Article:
Disk identifier (GUID): E5D5A761-6AFA-48C6-9BA5-CED0DA2F62CA
Partition table holds up to 128 entries
First usable sector is 34, last usable sector is 1331166
Partitions will be aligned on 2048-sector boundaries
Total free space is 309180 sectors (151.0 MiB)

Number  Start (sector)    End (sector)  Size       Code  Name
   1            2048         1024000   499.0 MiB   EF00  EFI System

Command (? for help): w

Final checks complete. About to write GPT data. THIS WILL OVERWRITE EXISTING

Do you want to proceed? (Y/N): y
OK; writing new GUID partition table (GPT) to /dev/loop2.
The operation has completed successfully.

I assume you have a bootloader but you might as well put one on your USB disk too, and this is really easy. In fact, I'll show you how to set it up with rEFInd which was actually a revival of an older project and written and maintained by the same guy who wrote gdisk.

Get the refind.bin.*.zip you'll find here and we'll unpack it to our disk then copy the arch image over and we're done.

Actually, we'll definitely need a filesystem first. Glad I'm actually doing this as I write it - missing that would have been a dealbreaker for sure.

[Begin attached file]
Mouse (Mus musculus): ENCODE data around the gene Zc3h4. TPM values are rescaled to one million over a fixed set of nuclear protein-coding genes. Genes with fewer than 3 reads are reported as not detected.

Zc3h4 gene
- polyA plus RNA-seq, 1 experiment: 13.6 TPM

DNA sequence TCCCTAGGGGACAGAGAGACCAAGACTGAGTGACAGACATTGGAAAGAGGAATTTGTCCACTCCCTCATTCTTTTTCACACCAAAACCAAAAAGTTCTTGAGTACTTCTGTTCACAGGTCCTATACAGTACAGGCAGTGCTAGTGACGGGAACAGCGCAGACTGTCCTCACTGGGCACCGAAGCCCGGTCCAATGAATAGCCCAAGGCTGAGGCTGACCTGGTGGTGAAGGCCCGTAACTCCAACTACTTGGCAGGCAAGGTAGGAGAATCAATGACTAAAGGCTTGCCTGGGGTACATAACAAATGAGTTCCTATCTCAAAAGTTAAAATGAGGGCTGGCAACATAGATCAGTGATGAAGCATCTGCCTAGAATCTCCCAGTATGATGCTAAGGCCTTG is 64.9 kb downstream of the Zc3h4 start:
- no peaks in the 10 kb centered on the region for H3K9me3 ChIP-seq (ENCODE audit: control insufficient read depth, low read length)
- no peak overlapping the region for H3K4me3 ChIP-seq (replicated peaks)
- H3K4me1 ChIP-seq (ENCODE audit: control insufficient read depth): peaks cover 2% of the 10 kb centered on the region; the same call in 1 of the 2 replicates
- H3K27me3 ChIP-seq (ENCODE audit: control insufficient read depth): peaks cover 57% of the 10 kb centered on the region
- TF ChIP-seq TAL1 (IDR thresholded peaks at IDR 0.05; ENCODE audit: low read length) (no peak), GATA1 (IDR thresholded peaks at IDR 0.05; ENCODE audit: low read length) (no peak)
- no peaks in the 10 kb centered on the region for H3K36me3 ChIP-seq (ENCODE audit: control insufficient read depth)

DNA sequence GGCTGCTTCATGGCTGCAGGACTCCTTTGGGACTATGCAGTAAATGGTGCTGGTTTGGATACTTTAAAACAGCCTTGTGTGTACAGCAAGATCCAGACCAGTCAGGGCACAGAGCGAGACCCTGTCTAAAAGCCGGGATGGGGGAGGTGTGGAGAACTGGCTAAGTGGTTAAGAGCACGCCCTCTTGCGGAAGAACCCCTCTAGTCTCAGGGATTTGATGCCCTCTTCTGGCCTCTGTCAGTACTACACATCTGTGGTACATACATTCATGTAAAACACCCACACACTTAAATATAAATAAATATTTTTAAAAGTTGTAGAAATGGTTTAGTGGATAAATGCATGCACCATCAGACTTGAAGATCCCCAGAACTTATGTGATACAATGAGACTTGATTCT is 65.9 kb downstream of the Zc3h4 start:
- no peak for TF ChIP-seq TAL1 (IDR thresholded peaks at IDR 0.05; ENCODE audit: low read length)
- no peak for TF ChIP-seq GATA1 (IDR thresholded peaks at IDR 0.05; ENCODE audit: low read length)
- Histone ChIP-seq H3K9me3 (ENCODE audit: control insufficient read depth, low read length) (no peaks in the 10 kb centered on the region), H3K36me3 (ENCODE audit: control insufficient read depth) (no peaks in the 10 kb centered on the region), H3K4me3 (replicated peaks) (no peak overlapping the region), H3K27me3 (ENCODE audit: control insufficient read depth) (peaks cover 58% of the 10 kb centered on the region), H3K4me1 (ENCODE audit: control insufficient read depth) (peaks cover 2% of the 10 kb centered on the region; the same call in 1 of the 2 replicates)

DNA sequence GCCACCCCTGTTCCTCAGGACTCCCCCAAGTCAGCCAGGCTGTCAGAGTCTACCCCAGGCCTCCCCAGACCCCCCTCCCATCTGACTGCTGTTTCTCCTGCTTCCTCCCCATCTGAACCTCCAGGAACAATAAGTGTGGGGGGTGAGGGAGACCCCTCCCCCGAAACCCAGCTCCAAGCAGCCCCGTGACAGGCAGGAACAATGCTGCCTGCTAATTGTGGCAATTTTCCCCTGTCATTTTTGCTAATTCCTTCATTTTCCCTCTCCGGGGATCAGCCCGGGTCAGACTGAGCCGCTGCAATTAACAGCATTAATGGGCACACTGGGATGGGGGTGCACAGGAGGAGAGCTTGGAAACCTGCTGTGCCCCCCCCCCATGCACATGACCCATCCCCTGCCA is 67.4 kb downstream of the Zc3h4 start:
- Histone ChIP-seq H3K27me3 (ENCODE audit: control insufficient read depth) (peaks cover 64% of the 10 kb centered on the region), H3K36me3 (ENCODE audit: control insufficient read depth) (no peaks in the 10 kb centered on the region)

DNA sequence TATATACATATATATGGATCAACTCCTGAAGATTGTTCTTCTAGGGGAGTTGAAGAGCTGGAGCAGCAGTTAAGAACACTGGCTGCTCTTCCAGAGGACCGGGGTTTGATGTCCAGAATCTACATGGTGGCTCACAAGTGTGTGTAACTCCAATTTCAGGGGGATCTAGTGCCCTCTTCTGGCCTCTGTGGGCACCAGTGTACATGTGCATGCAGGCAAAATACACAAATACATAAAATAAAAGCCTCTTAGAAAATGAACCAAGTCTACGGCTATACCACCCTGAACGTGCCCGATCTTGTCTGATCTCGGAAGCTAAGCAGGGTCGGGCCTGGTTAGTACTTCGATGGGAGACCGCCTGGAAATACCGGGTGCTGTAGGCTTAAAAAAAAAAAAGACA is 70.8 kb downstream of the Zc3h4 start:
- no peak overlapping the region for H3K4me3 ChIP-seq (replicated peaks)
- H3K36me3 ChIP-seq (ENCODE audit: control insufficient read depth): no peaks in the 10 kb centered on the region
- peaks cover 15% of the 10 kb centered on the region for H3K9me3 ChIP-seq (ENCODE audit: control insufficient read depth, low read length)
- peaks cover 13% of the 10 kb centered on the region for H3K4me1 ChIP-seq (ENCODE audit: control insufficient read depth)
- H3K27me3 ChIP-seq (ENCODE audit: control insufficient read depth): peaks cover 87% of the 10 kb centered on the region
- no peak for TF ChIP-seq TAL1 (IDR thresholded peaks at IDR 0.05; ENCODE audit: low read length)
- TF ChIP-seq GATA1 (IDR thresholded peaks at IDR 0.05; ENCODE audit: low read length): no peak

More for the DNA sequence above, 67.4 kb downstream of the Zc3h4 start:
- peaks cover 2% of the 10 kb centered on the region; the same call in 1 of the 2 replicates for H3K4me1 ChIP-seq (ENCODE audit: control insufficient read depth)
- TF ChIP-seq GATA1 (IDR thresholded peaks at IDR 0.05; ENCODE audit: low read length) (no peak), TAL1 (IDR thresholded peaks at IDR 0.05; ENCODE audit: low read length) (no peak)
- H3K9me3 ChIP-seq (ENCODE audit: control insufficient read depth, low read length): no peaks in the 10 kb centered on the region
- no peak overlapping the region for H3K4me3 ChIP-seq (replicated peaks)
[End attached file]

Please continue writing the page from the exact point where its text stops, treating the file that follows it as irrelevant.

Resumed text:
mkfs.vfat -n ESP /dev/loop2
mkfs.fat 3.0.26 (2014-03-07)
Loop device does not match a floppy size, using default hd params

Again, ignore the stuff about loop and use your own device. -n names the partition. I like to use ESP.

Ok, so now for rEFInd:

mkdir /tmp/refind
unzip ~/Downloads/refind-bin-0.7.9.zip -d $_  
$_/ref*/install.sh --usedefault /dev/loop2
Not running as root; attempting to elevate privileges via sudo....
Installing rEFInd on Linux....
UnmountEsp = 1
Copied rEFInd binary files
Copying sample configuration file as refind.conf; edit this file to configure
Installation has completed successfully.
Unmounting install dir

mkdir -p /mnt/bootdisk
mount /dev/loop2 $_

mkdir /mnt/bootdisk/EFI/arch_linux
cp /mnt/img/EFI/archiso/* -t $_
cp -R /mnt/iso/arch/*64* $_
cp -R /mnt/iso/arch/aitab $_
ls -lR $_
total 23328
drwxr-xr-x 2 root root     4096 Apr 22 02:09 x86_64
-rwxr-xr-x 1 root root      228 Apr 22 02:09 aitab
-rwxr-xr-x 1 root root 19882780 Apr 22 02:08 archiso.img
-rwxr-xr-x 1 root root       99 Apr 22 02:09 checksum.x86_64.md5
-rwxr-xr-x 1 root root     5142 Apr 22 02:09 pkglist.x86_64.txt
-rwxr-xr-x 1 root root  3979248 Apr 22 02:08 vmlinuz.efi

total 234812
-rwxr-xr-x 1 root root 240447488 Apr 22 02:09 root-image.fs.sfs

That just about does it. You will need to setup rEFInd a little bit...

echo '"ArchISO" "archisolabel=ESP archisobasedir=/EFI/arch_linux \
    copytoram rootwait initrd=EFI\arch_linux\archiso.img"'\

That should give you a bootable system. Please look through the main refind.conf in ../BOOT - it's very well commented and pretty much documents itself. You'll also want to head over to rodsbooks.com and read the docs there.

One last note though. If you were to put the same stuff on your system's hard disk on the EFI system partition you'd always have access to the bootable arch live disc.